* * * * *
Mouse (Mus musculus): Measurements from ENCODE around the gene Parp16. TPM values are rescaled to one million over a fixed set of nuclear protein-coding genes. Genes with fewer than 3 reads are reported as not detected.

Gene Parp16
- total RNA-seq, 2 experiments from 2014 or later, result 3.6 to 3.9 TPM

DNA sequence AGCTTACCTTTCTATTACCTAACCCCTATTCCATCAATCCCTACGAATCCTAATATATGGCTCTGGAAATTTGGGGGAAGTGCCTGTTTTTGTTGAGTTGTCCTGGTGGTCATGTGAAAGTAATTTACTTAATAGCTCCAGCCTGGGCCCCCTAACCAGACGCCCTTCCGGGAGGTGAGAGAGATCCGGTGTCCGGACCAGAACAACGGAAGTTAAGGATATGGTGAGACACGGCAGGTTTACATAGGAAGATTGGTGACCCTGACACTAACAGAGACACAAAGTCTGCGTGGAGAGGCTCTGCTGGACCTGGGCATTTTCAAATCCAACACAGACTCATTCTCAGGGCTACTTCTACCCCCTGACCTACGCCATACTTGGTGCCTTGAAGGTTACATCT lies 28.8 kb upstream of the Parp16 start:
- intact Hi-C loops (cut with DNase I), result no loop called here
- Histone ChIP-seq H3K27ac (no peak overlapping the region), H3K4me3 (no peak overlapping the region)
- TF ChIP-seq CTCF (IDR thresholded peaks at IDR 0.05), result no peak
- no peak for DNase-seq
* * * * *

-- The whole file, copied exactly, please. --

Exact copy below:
Mouse (Mus musculus): Measurements from ENCODE around the gene Parp16. TPM values are rescaled to one million over a fixed set of nuclear protein-coding genes. Genes with fewer than 3 reads are reported as not detected.

Gene Parp16
- total RNA-seq, 2 experiments from 2014 or later, result 3.6 to 3.9 TPM

DNA sequence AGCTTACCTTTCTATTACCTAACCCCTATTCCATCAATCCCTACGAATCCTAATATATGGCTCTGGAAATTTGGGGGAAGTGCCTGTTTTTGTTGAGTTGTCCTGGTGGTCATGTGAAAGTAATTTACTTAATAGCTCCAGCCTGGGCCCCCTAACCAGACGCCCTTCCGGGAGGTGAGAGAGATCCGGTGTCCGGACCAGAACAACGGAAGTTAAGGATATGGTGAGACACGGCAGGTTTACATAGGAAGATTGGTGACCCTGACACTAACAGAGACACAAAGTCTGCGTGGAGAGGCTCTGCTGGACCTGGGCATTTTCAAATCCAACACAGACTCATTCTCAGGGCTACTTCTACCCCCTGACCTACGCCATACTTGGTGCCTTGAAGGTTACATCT lies 28.8 kb upstream of the Parp16 start:
- intact Hi-C loops (cut with DNase I), result no loop called here
- Histone ChIP-seq H3K27ac (no peak overlapping the region), H3K4me3 (no peak overlapping the region)
- TF ChIP-seq CTCF (IDR thresholded peaks at IDR 0.05), result no peak
- no peak for DNase-seq